read Maurice Broomfield – an introduction Maurice Broomfield (1916 – 2010) made some of the most spectacular photographs of industry in the 20th century. His work spans the rise of post-war industrial Britain in the 1950s to its slow decline into the early 1980s. From shipyards to papermills, and textiles production to car manufac...
object details
Category
Object Type
Materials and Techniques
Digital C-type print
Brief Description
Photograph by Maurice Broomfield, 'Preparing a Warp', 1964, Digital C-type print, printed 2007
Physical Description
A colour photograph of a female worker with a red headscarf operating weaving machinery
Dimensions
  • Paper height: 609mm
  • Paper width: 509mm
Gallery Label
Broomfield made his name as the premier photographer of post-war British Industry, promoting an image of commercial success and technical progress. Though most of his photographs were originally made to illustrate company reports and trade journals, he sometimes exhibited in trade exhibitions and photographic society shows. Broomfield often created dramatically lit, black and white images (examples are shown nearby). However he also worked closely with Imperial Chemical Industries and Ilford to test new colour processes. The images shown here were printed in 2007 from scans made from original colour transparencies. Broomfield used vibrant, contrasting colours to capture the sense of the sublime and the surreal, which he found in the industrial workplace.(20/03/2012)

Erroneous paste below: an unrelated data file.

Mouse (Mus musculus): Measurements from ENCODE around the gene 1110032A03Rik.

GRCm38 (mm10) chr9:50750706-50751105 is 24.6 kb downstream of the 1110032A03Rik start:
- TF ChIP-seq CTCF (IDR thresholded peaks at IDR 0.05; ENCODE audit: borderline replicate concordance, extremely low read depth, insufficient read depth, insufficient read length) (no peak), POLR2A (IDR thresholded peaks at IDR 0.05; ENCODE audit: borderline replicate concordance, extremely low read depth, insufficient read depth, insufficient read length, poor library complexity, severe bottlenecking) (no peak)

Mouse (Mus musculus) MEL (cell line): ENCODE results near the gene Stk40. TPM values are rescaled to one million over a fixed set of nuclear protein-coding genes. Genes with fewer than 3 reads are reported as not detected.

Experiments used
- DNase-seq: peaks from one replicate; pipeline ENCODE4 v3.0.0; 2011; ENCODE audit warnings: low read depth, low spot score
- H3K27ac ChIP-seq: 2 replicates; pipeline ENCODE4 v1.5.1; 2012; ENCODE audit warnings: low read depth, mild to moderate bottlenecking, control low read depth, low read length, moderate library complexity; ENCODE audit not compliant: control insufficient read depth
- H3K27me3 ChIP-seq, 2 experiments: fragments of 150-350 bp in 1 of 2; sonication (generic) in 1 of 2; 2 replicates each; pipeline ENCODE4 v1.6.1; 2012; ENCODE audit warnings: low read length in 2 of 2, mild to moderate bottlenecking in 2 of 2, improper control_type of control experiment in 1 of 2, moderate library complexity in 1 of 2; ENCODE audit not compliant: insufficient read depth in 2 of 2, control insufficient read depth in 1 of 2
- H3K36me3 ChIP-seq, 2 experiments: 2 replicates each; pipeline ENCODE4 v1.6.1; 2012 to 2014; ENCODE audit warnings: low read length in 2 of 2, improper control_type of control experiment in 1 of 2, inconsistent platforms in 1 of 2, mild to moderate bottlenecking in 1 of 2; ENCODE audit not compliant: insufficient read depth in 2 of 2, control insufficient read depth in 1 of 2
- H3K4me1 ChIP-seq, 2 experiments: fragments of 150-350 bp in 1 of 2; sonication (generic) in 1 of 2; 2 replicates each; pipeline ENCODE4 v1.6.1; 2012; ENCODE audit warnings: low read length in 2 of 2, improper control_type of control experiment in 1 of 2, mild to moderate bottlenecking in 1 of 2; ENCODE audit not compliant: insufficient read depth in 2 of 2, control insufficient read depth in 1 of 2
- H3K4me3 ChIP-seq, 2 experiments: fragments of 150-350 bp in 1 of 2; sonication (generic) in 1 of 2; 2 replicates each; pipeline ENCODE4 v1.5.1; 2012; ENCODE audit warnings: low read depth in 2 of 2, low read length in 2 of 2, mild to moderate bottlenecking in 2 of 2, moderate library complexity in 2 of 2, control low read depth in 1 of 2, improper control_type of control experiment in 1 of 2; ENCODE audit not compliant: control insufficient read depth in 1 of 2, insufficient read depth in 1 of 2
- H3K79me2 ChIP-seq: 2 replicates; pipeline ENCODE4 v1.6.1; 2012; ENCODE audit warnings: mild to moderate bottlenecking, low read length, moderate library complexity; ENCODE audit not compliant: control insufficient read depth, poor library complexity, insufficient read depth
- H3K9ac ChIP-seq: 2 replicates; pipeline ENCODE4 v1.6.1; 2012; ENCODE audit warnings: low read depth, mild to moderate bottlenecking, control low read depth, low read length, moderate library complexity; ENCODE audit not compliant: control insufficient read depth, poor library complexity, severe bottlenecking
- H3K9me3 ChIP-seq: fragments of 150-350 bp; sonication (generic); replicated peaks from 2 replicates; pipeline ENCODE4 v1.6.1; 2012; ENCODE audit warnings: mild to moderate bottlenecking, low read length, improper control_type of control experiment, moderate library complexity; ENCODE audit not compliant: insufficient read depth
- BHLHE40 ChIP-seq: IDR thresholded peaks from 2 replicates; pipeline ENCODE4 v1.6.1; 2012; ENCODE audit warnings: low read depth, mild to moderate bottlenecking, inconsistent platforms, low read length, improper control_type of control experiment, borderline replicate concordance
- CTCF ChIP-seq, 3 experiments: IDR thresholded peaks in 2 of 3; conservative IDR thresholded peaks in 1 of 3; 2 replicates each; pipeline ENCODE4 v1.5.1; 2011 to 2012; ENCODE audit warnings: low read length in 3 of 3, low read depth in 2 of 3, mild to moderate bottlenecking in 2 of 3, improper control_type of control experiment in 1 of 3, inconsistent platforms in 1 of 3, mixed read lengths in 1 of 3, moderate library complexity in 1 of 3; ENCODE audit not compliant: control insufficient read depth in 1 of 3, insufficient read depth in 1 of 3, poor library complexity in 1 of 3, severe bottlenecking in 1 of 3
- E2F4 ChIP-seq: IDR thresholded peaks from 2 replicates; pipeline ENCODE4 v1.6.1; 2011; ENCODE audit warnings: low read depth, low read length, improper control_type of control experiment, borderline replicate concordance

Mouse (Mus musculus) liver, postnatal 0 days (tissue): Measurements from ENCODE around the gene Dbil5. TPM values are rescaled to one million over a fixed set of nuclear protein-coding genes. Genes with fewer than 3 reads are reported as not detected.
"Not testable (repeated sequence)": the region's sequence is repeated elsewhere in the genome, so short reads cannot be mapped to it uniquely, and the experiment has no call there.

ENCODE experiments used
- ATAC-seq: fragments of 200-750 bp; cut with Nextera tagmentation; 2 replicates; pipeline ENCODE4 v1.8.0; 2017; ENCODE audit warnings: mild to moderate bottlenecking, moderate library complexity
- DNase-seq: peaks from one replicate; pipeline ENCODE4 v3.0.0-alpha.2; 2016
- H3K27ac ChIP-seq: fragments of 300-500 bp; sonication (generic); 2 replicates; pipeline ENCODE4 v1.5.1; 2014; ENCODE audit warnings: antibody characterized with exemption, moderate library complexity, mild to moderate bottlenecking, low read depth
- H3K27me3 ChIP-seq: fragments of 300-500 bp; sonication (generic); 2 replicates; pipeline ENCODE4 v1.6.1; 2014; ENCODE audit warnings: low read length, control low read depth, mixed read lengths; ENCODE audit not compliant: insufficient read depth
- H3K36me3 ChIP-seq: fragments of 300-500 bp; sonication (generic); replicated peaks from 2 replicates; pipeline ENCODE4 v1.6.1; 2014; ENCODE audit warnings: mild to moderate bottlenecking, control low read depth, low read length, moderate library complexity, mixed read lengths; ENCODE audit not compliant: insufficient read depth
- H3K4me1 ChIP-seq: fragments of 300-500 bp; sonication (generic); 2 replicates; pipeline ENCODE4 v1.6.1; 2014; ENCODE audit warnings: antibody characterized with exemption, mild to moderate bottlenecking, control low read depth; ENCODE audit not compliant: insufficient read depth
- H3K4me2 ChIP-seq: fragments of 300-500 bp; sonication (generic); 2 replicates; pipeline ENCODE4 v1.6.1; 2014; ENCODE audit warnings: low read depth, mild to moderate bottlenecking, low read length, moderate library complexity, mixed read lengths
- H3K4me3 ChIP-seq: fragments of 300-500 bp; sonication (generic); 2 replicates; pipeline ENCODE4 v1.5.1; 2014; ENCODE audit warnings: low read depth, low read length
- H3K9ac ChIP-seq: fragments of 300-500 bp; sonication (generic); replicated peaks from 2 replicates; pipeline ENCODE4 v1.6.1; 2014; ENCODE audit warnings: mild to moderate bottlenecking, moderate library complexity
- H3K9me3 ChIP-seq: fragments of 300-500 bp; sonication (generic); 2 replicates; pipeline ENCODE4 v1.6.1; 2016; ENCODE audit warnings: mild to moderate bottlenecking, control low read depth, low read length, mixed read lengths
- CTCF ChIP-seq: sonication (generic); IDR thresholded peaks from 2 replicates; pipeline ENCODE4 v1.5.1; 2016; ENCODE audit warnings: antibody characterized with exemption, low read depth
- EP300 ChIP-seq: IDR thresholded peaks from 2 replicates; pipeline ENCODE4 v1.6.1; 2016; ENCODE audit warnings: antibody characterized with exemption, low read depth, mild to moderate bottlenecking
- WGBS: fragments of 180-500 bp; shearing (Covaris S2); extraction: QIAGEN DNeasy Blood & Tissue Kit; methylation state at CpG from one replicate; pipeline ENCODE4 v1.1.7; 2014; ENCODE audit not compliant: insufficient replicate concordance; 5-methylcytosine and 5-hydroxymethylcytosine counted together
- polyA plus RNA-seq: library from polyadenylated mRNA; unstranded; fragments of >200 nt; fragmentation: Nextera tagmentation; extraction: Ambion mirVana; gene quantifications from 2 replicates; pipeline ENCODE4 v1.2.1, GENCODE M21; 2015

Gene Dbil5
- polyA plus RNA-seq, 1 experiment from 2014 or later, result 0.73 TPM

Credit line
Given by Maurice Broomfield
Subjects depicted
Summary
Maurice Broomfield (1916-2010) worked to photograph the changing face of British manufacturing industries during the 1950s and 1960s. His photographs are recognized for their uniquely modern design elements, humanist strain, and their contribution to the documentation of the rebirth of British industry in the post war era.